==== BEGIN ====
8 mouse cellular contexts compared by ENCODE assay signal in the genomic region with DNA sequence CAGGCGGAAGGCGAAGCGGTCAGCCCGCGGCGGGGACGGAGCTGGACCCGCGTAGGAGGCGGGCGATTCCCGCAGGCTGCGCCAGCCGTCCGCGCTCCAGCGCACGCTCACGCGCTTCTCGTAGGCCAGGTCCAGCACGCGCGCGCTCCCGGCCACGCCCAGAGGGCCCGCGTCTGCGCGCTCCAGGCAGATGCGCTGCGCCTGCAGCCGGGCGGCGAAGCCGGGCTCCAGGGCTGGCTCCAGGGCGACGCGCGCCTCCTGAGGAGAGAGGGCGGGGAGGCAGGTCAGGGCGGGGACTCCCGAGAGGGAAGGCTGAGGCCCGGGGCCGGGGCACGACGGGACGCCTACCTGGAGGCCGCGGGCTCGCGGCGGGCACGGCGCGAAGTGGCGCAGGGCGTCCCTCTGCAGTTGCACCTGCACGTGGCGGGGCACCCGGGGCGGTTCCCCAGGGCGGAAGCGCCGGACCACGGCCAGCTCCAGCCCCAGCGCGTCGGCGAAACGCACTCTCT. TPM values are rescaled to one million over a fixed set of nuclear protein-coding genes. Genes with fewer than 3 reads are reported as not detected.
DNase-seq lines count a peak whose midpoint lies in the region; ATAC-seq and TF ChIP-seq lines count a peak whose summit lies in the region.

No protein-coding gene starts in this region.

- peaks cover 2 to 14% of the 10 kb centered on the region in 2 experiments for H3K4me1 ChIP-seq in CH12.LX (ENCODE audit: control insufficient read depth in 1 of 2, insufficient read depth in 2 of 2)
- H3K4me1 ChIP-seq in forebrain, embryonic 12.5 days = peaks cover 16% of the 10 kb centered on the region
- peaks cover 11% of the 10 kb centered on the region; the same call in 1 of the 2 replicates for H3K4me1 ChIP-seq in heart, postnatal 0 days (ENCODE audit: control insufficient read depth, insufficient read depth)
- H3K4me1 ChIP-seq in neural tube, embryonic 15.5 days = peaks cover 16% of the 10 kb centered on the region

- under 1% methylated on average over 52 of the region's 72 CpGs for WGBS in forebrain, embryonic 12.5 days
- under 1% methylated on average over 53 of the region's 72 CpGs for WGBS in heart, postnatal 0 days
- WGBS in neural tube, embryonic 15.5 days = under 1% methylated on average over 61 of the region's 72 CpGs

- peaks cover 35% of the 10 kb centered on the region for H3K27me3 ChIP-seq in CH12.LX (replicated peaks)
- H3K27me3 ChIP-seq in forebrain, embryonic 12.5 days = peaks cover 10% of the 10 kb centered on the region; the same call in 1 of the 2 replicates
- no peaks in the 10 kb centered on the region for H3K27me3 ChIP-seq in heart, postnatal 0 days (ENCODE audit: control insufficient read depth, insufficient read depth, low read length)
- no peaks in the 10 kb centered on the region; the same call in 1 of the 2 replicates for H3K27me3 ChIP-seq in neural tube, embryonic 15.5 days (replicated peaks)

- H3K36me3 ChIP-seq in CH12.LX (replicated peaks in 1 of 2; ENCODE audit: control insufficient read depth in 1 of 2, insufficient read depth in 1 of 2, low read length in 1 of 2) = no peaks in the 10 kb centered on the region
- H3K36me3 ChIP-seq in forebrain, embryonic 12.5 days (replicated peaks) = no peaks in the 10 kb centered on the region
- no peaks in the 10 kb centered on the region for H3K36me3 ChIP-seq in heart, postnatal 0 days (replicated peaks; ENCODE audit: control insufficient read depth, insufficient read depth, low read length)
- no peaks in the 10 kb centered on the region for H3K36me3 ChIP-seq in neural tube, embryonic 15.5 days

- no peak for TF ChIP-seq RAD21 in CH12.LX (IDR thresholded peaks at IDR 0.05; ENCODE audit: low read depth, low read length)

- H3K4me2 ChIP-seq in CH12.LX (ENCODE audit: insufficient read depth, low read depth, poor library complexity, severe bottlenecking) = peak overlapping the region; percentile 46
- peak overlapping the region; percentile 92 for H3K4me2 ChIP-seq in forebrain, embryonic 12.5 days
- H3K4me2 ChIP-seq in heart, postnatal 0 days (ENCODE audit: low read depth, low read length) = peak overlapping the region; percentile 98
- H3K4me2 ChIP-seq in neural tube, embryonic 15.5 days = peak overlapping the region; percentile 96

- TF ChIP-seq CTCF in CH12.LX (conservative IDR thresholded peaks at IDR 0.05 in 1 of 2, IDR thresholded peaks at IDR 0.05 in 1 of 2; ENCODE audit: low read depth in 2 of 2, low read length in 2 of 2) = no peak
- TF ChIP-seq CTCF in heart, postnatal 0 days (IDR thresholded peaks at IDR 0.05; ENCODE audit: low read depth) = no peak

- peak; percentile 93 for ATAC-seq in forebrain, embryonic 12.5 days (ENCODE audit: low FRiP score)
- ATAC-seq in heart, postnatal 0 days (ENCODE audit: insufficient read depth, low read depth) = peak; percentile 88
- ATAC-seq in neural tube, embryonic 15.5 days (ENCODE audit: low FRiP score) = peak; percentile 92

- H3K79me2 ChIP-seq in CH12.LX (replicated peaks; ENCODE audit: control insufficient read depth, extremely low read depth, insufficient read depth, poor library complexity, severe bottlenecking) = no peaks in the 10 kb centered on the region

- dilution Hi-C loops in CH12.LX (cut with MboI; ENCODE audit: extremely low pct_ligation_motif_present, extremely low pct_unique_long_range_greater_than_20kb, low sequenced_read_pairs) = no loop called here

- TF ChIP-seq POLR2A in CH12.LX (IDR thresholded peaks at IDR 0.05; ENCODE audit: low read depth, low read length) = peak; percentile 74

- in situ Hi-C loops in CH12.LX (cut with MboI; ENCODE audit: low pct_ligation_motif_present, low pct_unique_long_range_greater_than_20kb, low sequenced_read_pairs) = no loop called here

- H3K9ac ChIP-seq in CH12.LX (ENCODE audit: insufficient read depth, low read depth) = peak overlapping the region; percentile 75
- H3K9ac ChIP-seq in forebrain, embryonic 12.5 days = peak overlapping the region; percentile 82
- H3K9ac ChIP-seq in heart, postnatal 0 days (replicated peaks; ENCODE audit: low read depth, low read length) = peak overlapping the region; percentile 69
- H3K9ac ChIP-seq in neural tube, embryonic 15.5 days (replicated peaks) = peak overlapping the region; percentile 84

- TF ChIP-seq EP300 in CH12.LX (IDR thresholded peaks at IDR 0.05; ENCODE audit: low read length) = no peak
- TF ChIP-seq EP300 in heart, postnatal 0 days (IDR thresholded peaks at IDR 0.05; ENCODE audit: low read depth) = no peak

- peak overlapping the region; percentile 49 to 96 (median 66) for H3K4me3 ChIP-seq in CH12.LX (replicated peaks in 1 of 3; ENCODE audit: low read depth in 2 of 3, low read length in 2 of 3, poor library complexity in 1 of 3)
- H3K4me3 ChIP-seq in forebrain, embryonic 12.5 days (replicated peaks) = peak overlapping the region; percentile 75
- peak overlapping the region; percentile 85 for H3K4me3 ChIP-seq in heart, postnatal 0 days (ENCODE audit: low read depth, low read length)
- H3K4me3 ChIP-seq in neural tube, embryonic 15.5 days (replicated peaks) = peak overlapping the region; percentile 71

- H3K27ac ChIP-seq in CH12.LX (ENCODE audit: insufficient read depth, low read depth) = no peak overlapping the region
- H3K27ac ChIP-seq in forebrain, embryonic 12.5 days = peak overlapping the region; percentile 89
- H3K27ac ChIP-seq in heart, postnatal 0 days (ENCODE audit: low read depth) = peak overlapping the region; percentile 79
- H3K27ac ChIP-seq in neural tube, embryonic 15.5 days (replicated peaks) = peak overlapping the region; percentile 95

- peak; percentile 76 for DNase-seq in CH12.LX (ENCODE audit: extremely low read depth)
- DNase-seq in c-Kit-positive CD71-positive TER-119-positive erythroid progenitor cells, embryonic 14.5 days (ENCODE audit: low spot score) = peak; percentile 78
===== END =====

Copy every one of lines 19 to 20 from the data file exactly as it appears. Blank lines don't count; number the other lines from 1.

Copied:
- no peak for TF ChIP-seq RAD21 in CH12.LX (IDR thresholded peaks at IDR 0.05; ENCODE audit: low read depth, low read length)

- H3K4me2 ChIP-seq in CH12.LX (ENCODE audit: insufficient read depth, low read depth, poor library complexity, severe bottlenecking) = peak overlapping the region; percentile 46